Can HIV be transmitted via manicure instruments?
The Centers for Disease Control and Prevention lists numerous potential alternative sources of HIV transmission in addition to the known classical modes for acquiring the AIDS virus.

Lung cancer screening with low-dose CT could be cost effective says Dartmouth study
Dartmouth researchers say lung cancer screening in the National Lung Screening Trial meets a commonly accepted standard for cost effectiveness as reported in the Nov.

EARTH magazine: Solar storms cause spike in insurance claims
On March 13, 1989, a geomagnetic storm spawned by a solar outburst struck Earth, triggering instabilities in the electric-power grid that serves much of eastern Canada and the US.

Design competition teams recognized for advancing voting technology
The Voting Design Competition, sponsored by the Human Factors and Ergonomics Society Outreach Division, called for submissions that aimed to solve problems in the current voting system through cutting-edge, innovative, interactive user experiences that would redefine the future of voting.

University of Toronto launches search for new Ebola drug using artificial intelligence
The University of Toronto, Chematria and IBM are combining forces in a quest to find new treatments for the Ebola virus.

Explosive compound reduced blood pressure in the female offspring of hypertensive rats
The explosive organic compound pentaerythritol tetranitrate helped lower blood pressure in the female offspring of hypertensive rats.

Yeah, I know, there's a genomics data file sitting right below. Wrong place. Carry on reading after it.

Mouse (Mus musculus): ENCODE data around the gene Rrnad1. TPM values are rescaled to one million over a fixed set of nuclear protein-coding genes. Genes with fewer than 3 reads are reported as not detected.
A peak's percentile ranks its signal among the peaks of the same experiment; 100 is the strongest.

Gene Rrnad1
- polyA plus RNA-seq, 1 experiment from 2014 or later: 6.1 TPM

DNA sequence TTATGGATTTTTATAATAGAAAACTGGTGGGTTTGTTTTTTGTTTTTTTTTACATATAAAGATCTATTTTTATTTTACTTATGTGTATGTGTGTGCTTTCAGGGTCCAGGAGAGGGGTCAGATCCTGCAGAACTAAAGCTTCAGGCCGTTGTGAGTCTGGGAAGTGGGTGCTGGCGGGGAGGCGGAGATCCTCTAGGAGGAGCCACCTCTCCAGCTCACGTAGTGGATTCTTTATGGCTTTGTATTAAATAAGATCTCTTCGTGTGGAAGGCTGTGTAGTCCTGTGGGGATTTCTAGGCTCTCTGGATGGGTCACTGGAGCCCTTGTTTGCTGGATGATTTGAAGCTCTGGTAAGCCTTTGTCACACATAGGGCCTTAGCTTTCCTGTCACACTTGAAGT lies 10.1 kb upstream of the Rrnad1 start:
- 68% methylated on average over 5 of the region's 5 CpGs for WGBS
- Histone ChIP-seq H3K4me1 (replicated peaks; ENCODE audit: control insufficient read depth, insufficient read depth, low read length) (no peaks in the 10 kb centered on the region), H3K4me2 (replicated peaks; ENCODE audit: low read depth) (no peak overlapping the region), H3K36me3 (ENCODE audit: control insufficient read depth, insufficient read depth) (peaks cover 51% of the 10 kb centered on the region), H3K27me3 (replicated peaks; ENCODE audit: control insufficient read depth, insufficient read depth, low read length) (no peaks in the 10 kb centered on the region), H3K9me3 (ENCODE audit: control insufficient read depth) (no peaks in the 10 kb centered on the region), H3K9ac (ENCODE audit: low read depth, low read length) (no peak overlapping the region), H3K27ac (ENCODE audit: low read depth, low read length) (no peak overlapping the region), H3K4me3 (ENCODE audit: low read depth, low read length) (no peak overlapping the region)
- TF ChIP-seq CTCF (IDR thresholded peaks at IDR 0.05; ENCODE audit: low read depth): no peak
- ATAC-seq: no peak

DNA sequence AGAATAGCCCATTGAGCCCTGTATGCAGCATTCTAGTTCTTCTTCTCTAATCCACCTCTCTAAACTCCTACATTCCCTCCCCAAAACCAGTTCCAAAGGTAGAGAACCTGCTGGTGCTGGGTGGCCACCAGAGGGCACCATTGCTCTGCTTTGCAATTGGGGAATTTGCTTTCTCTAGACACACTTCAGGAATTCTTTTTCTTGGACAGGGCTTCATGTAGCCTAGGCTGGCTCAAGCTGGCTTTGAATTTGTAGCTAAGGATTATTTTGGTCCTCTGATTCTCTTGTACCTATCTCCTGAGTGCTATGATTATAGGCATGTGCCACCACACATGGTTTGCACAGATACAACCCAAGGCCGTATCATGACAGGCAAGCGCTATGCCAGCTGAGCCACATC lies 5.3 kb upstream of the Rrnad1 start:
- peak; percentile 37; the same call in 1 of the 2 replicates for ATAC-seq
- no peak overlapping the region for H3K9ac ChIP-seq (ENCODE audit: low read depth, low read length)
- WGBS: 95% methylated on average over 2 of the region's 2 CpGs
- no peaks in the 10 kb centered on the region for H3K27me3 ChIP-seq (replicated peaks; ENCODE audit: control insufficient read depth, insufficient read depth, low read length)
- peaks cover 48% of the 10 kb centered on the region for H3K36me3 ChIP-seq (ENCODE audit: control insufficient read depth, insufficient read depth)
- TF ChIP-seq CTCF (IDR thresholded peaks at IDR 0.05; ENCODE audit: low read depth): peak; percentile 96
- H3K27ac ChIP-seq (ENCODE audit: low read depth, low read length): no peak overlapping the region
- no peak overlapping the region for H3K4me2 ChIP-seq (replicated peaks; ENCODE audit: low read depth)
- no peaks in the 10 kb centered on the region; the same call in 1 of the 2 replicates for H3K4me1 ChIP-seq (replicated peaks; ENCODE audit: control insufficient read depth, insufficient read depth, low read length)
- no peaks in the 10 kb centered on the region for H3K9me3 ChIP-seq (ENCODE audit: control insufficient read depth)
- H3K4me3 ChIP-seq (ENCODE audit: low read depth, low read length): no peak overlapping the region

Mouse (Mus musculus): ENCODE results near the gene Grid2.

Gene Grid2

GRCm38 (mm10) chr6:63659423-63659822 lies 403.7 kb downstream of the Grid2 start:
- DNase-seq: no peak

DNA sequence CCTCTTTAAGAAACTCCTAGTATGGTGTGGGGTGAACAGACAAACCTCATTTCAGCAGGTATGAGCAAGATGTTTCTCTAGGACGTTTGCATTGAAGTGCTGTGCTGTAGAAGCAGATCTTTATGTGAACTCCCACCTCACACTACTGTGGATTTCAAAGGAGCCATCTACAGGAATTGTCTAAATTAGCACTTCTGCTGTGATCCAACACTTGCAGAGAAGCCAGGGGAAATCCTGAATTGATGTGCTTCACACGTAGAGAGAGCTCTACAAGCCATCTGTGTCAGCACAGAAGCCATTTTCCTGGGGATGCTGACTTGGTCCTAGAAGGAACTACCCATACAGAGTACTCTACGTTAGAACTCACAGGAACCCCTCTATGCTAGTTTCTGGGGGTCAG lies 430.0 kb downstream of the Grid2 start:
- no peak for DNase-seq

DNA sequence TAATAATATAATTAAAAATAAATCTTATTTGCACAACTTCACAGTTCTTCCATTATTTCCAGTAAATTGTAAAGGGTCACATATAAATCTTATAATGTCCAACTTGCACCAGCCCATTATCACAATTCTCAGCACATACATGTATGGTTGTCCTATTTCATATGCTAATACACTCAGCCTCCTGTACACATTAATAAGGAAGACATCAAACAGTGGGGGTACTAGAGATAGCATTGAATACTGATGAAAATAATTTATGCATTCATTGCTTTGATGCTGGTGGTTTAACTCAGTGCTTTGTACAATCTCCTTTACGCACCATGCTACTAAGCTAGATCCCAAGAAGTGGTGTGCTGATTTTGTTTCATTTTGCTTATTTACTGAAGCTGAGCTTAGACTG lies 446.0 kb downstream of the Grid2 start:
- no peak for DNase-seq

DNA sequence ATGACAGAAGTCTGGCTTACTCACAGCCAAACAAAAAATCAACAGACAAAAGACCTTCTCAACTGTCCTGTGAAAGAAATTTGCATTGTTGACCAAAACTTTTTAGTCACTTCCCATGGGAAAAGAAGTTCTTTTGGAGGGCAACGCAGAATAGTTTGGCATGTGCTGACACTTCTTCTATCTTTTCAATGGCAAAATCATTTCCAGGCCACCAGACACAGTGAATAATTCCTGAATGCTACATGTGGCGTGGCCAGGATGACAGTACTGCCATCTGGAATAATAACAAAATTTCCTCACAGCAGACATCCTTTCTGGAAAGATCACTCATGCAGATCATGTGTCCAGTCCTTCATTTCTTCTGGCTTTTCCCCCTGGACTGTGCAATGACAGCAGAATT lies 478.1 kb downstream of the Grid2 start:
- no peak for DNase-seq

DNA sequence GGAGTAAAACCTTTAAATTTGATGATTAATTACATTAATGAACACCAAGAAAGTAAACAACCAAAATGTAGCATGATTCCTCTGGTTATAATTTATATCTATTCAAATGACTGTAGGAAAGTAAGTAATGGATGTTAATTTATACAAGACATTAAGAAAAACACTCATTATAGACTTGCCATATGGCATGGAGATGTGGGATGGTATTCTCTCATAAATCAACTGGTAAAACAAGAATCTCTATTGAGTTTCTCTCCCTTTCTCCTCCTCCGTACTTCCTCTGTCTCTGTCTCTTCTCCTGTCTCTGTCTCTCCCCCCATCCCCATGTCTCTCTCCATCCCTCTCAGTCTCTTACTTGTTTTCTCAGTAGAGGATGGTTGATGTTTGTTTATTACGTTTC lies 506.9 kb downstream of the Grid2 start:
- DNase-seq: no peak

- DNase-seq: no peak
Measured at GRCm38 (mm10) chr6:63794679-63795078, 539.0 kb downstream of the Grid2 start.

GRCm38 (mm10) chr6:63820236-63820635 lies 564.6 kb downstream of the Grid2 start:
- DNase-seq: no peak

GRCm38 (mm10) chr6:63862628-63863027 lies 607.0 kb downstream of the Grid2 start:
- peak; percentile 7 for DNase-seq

Production of human motor neurons from stem cells is gaining speed
Researchers at I-Stem have recently developed a new approach to better control the differentiation of human pluripotent stem cells, and thus produce different populations of motor neurons from these cells in only 14 days.

ALMA finds best evidence yet for galactic merger in distant protocluster
Nestled among a triplet of young galaxies more than 12.5 billion light-years away is a cosmic powerhouse: a galaxy that is producing stars nearly 1,000 times faster than our own Milky Way.

Mapping reveals targets for preserving tropical carbon stocks
A new high-resolution mapping strategy has revealed billions of tons of carbon in Peruvian forests that can be preserved as part of an effort to sequester carbon stocks in the fight against climate change.

Mothers' education significant to children's academic success
A mother knows best -- and the amount of education she attains can predict her children's success in reading and math.

Smoking associated with elevated risk of developing a second smoking-related cancer
Results of a federally-funded pooled analysis of five prospective cohort studies indicate that cigarette smoking prior to the first diagnosis of lung (stage I), bladder, kidney or head and neck cancer increases risk of developing a second smoking-associated cancer.

Crescendo Bioscience to feature new data on Vectra® DA at 2014 ACR Meeting